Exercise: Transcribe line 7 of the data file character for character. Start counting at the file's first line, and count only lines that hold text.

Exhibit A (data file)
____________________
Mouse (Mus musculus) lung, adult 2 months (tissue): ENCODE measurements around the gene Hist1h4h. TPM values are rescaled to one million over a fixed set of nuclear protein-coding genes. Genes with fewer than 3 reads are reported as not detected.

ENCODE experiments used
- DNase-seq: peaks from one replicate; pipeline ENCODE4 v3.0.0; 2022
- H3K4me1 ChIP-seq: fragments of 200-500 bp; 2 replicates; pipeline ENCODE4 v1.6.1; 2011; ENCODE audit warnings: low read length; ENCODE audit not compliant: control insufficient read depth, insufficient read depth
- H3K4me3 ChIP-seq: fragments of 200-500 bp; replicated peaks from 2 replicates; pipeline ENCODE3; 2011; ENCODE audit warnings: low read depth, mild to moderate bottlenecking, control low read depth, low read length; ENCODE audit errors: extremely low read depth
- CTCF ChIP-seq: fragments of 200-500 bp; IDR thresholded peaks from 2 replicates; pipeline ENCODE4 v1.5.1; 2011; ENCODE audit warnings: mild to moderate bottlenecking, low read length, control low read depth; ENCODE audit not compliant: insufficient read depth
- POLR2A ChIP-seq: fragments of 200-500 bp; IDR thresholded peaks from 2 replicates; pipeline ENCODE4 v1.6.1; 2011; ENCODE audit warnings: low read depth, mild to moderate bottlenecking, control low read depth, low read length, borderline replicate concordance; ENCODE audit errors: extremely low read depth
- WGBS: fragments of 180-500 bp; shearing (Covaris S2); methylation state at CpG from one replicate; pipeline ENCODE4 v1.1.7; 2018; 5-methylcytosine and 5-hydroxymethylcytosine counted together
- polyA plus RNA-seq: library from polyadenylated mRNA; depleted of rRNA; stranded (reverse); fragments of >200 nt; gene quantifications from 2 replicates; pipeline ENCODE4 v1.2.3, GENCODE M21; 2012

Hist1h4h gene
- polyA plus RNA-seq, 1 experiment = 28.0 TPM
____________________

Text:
- POLR2A ChIP-seq: fragments of 200-500 bp; IDR thresholded peaks from 2 replicates; pipeline ENCODE4 v1.6.1; 2011; ENCODE audit warnings: low read depth, mild to moderate bottlenecking, control low read depth, low read length, borderline replicate concordance; ENCODE audit errors: extremely low read depth